Got my GF Pro a couple of weeks ago. All is well. It’s a nice piece of equipment. Right now I’m working on figuring out how to best vent the exhaust to a window.
But near the top of my To Do List has been a different kind of “venting”…
I’ve unboxed many things over many years, and this is the first time I’ve ever encountered a box that needed step-by-step instructions for how to open it. Moreover, one finds out later that this box is required for shipping the GF for warranty repair! If the box is opened improperly or otherwise damaged, that will end up being a US$250 mistake!
Now, I admire how well the GF was packaged, and I appreciate the wisdom in keeping the packaging for later use, but I really, really, REALLY wish there was some sort of note on the box that warned me about the $250 mistake I was about to make.
So much about the GF bespeaks an uncanny degree of careful design and forethought, but a $0.05 sticker that said, “WARNING: YOU MUST READ THE INSTRUCTIONS BEFORE UNBOXING,” or “BOX MUST BE OPENED A CERTAIN WAY SO THAT YOU DON’T FLUSH $250 DOWN THE TOILET” right on the box would have saved me some pain and suffering (and, yes, some embarrassment, too).
It’s not so much the sting of making this $250 mistake; it’s more the bitter knowledge that I could have been so easily spared this bit of misery.
Anywho, apart from that, I’m loving my GF. I’ve been playing with an Epilog Mini for 4 years, and I am pleased to see that the GF can hold its own against it!
Depending on what you did to the box, all may not be lost. It’s primary purpose is to keep all the foam pieces in place.
The plastic handle locks are generally missing so if they’re gone you can just use tape to deal with that.
If you cut the box - like sliced the top off, you should be able to tape that as well. You’d want to use heavy duty strapping tape for the edges where the sides meet the bottom, you’ll end up doing the same for the top. Lots of reinforced strapping tape can be your friend. I’ve shipped two back without issue and used a roll of nylon reinforced heavy duty shipping tape for both. No issues in the machines making it safely.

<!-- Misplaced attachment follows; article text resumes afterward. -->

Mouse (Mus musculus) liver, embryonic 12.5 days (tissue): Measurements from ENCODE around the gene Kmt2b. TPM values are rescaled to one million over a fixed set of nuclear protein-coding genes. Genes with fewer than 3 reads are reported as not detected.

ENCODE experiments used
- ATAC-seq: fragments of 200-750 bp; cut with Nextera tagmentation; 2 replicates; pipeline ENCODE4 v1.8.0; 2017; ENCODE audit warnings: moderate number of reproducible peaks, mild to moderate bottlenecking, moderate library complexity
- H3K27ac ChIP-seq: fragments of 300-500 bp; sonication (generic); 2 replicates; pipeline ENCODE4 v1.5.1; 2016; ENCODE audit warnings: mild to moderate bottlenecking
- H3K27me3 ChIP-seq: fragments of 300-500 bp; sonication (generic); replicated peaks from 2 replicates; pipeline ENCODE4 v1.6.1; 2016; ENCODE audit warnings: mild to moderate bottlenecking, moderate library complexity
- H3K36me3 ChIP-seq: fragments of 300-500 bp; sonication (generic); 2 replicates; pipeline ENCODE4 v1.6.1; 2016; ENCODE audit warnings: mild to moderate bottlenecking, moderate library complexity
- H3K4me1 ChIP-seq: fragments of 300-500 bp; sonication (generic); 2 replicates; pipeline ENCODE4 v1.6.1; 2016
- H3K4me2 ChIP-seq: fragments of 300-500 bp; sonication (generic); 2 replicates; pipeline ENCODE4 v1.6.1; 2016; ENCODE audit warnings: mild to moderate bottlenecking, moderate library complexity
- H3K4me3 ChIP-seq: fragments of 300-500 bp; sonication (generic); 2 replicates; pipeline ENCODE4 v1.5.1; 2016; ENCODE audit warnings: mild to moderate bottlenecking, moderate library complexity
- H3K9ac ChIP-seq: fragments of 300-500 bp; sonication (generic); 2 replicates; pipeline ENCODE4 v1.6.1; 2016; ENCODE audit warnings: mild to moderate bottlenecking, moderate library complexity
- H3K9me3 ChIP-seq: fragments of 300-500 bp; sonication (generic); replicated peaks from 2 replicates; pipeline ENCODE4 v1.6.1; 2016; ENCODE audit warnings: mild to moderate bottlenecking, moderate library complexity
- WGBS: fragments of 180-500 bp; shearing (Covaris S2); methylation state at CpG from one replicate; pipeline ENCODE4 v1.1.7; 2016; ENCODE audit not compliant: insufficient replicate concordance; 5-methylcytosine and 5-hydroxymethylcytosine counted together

Now if you tore it all apart, that’d be another story
I have always felt that the complication of reading an online manual that is found by following a link leaves lots of room for deviations. The shipping news email does has some important information that not everyone reads carefully and fully nor even receives in a timely manner at times.
Many people are used to getting illustrated unpacking and setup instructions right there in the box. It seems that Glowforge uses the cloud-based technology routine for everything.
I guess these days from my old experience of having to ship computers back for repairs as one could do in the early days of PCs, made me more liable to keep the box. And that I was part of the pre-release and followed I kind of understood the whole ecosystem.
Put clear instructions on the outside of the box that says, “Keep this box intact for future use” would be helpful.
Sorry for your issue and thanks for documenting it for others to learn from.
I had the first Glowforge arrive in a damaged box and repaired the box before returning it. As for the need most expensive equipment has the requirement that the box and packing be retained somewhere that is a fact that can be onerous.
The glowforge box is not the biggest empty cardboard equipment box that I store for potential future need. Boxes are easy enough to toss up onto high shelves and forget about… unlike wooden pallets! The 4’x11’ pallet from my printer is my most awkward piece of saved shipping material
One would hope. The number of customers that throw away the boxes for the 3D printers I support, even though it has this notice pasted right over the box seam, makes me worry about our customers. If you are buying a 5K 3D printer and the box says keep it, you should keep the box!
Yes, it could very well be that I’m the only one in here who didn’t read every page of every linked document before I dared to open the package. Silly me!
For what it’s worth, I have no aversion to manuals; it’s just that I would never have guessed that “important unboxing method” would be buried 20 pages deep in one of them.
A label on the box indicating that the handles double as locks, or that there is a trick to opening it without damaging it, or that the box must be preserved intact for future use, or ANYTHING appropriately alerting would have been nice.
Actually there have been complaints such as yours that I saw before receiving my Glowforge, and you may have saved many others who have read your post sand thus avoided the problem as well. I watched and envied folks for 6 mo getting their machines before I got mine.